As Smithsonian Magazine reportsKorean fried chicken is a highly popular dish in the Korean peninsula and beyond. The namesake poultry is dipped in a thin cornstarch coating, fried, and then coated with soy, garlic, and other sweet and spicy sauces. For many diners, it's incredibly tasty and even downright addictive. But as popular as Korean fried chicken may be, Koreans have been eating another chicken dish way longer. It's called dakbal, and it's basically boiled, stir-fried chicken feet.

The Korea Herald reports that dakbal is a pretty logical product of Korean culture, where cooks have historically had to get creative to utilize every part of an animal. To make the small amount of meat on the feet edible, they're generally grilled or boiled in water and then broiled in a super spicy red sauce containing a variety of peppers plus soy sauce, garlic, vinegar, and sugar (via The Daily Meal).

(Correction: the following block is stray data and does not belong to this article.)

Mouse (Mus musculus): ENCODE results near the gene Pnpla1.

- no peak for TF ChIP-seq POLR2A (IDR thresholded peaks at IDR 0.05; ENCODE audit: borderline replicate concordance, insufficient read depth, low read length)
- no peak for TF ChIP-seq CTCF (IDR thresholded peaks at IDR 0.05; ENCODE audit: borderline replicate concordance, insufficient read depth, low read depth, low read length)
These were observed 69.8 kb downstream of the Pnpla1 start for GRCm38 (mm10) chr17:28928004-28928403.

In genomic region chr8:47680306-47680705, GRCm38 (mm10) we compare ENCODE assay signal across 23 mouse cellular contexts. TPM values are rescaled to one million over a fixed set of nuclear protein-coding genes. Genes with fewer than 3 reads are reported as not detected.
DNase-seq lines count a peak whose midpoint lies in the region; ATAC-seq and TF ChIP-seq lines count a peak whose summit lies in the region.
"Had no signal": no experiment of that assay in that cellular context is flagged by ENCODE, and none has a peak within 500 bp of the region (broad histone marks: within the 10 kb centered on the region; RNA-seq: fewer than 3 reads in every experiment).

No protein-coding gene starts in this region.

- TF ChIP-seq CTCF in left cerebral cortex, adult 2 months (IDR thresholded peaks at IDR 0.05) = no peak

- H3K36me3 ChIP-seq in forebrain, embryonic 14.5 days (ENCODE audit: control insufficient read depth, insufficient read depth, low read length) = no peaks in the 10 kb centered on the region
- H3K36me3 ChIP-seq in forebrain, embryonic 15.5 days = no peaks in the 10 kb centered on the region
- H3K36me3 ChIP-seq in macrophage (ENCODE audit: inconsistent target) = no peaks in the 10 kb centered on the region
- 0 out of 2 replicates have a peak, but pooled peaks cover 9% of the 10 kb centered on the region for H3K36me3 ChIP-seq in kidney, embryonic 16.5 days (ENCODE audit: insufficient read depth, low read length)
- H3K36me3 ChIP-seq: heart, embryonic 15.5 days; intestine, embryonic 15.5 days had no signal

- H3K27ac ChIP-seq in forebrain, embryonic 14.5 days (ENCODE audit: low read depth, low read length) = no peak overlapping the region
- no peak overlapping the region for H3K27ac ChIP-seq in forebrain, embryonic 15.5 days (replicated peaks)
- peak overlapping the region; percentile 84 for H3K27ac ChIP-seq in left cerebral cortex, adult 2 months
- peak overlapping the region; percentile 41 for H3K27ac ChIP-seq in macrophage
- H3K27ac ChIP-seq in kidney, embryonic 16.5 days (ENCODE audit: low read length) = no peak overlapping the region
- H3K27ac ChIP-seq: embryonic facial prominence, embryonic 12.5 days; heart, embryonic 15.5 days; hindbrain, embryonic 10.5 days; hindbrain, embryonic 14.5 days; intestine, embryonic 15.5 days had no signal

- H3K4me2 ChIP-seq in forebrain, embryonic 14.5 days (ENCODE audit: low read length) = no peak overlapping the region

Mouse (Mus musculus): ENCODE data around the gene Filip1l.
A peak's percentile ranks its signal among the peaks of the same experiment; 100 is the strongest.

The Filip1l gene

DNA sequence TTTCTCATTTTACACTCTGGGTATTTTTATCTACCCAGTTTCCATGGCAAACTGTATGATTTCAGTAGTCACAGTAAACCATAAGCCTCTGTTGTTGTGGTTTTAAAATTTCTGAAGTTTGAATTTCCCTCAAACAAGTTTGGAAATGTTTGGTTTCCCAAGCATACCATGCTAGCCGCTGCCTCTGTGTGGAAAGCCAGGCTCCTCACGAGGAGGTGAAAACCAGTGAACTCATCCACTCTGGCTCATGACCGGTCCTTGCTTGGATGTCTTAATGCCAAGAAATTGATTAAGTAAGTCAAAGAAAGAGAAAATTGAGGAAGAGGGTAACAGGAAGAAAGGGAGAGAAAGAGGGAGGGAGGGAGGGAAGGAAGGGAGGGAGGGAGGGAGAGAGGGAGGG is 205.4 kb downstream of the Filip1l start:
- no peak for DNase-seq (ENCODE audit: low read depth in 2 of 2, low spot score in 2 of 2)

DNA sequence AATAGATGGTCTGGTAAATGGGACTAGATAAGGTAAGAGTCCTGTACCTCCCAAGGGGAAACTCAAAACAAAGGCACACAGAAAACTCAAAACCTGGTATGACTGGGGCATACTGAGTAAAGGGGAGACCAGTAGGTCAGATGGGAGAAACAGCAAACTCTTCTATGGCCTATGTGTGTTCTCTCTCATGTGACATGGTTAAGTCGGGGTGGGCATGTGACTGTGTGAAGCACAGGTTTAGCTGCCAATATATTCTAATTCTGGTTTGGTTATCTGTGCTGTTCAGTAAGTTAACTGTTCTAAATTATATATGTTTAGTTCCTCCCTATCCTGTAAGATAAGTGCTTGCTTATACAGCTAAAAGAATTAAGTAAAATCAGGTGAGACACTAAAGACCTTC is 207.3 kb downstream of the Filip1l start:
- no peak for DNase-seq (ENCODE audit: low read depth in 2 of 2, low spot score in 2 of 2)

"As many Koreans prefer tongue-numbing spiciness, chicken feet are often very hot," The Korea Herald reports. "Koreans describe the dish as 'burning the tongue off' and drink sweet beverages or eat seasoned rice balls to tame the heat." 

How, exactly, should one consume dakbal if they're feeling up to the challenge? Put the whole chicken foot in your mouth and chew, spitting the tiny bones out as they break free from the leathery skin. To make the process easier, some restaurants will remove the claws before cooking.

Insect-phobes will want to steer clear of beondegi in Korean restaurants